Hawke's Bay has the second highest rate of methamphetamine use in the country, according to new research.
The study by Massey University found that Hawke's Bay was one of the regions in the North Island that had the worst rates of drug dependency, ranking second for the use of methamphetamine and fifth for cannabis use.
Lead researcher Associate Professor Chris Wilkins said the need for help for substance use problems was highest in the Bay of Plenty, Manawatu/Whanganui and Gisborne/Hawke's Bay.
"Respondents from the upper and central North Island and east coast of the North Island reported higher levels of methamphetamine and cannabis dependency, and a higher need for help to reduce their alcohol and other drug use," he said.
The highest rate of methamphetamine use was in Waikato, with 43 per cent of those who used in the previous six months, closely followed by Gisborne/Hawke's Bay at 42 per cent.
District Investigations manager Detective Inspector Rob Jones said a "disturbing trend" police were seeing was the increasing quantities that appeared readily available through suppliers.
"Money is without doubt the driver of those who supply illicit drugs into our communities. Eastern Police have and will continue to focus on drug supply offending.
"We have been successful in the restraining of hundreds of thousands of dollars in recent years utilising the Proceeds of Crime legislation following on from a number of successful prosecutions for the commercial supply of methamphetamine."
Hawke's Bay police made a record methamphetamine bust in September last year after a six-month investigation into a local organised crime ring.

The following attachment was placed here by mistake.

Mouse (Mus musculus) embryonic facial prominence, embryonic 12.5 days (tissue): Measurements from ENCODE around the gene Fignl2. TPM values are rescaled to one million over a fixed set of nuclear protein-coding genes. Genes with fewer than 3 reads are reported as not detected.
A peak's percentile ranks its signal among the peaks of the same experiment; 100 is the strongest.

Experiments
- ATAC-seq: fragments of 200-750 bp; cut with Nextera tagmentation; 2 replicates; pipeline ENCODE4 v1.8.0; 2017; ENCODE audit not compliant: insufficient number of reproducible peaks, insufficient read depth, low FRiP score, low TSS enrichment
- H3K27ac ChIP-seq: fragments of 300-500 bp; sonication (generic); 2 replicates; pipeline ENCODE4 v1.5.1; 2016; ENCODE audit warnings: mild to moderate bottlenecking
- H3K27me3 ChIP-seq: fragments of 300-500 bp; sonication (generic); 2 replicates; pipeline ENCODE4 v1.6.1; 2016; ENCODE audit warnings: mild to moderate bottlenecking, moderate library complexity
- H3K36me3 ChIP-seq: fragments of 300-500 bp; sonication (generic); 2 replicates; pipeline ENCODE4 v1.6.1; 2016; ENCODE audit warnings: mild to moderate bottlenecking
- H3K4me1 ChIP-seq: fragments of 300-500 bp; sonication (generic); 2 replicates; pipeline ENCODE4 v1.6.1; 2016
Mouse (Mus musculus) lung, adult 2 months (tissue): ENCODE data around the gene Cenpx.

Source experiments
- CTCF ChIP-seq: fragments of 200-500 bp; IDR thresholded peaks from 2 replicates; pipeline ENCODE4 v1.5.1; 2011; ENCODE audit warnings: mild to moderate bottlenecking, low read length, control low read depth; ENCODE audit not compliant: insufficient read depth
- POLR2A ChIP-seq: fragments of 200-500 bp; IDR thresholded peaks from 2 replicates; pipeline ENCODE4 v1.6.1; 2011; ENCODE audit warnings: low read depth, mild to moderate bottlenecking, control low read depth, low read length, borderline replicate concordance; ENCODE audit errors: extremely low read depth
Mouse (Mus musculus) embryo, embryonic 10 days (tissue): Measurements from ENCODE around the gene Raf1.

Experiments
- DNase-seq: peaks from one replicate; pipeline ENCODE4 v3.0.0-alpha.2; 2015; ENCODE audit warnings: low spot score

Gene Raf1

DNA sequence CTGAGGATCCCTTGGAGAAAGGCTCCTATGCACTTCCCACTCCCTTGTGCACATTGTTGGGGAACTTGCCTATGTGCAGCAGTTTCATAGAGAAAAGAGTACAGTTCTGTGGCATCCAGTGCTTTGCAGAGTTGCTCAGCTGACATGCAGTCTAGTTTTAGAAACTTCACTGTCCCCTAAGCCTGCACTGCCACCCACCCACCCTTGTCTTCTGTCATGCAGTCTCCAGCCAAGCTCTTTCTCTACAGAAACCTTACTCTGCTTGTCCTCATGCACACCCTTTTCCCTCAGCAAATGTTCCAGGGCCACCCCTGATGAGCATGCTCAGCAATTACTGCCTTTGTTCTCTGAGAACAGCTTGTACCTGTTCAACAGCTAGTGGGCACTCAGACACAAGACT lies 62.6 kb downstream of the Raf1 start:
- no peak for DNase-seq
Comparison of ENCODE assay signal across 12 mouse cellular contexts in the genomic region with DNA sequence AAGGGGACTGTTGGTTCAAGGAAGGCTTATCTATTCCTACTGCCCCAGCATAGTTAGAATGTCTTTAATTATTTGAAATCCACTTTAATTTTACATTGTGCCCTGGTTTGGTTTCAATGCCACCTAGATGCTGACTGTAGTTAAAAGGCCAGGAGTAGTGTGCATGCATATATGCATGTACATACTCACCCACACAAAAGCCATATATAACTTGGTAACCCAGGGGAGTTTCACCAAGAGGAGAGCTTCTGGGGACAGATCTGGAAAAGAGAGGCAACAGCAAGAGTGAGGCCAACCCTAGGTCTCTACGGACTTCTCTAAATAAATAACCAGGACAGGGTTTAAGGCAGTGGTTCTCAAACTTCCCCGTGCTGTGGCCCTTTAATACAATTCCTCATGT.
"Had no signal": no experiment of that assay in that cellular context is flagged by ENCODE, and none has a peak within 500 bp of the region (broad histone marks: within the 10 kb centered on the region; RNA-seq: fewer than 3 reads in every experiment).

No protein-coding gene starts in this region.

Thirteen people were arrested for high-level drug offending and three kilograms of methamphetamine, with a street value of $2.5 million, was seized, along with $343,000 cash, firearms and other drugs.
The individuals are still before the court, charged with an array of drug offences including supplying methamphetamine, which carries a maximum penalty of life imprisonment.
Detective Inspector Jones said police were heavily focused on reducing harm by working closely with other governmental agencies, the Hawke's Bay District Health Board and community organisations.
"The level of harm is often very difficult to measure and manifests its ways in various forms including being a driver of significant family harm events, dishonesty offending and links to organised crime activity and organised crime groups including gangs."
Hawke's Bay District Health Board's manager of community mental health Justin Lee said there had been an increase in the number of people with problematic use of multiple substances presenting to addiction services.
"Anecdotally it is reported that the availability of meth, in particular, has increased in recent years and there has been a groundswell of community action, including peer support, in response to the issues meth presents to families and neighbourhoods."
Mr Lee said anyone experiencing addiction problems, or who knows someone who is, was encouraged to reach out for help.
If you have concerns about any person who is using or abusing drugs, please contact the 24/7 Drug Alcohol Helpline on 0800 787 797 to speak with a trained counsellor or visit www.alcoholdrughelp.org.nz for information and support.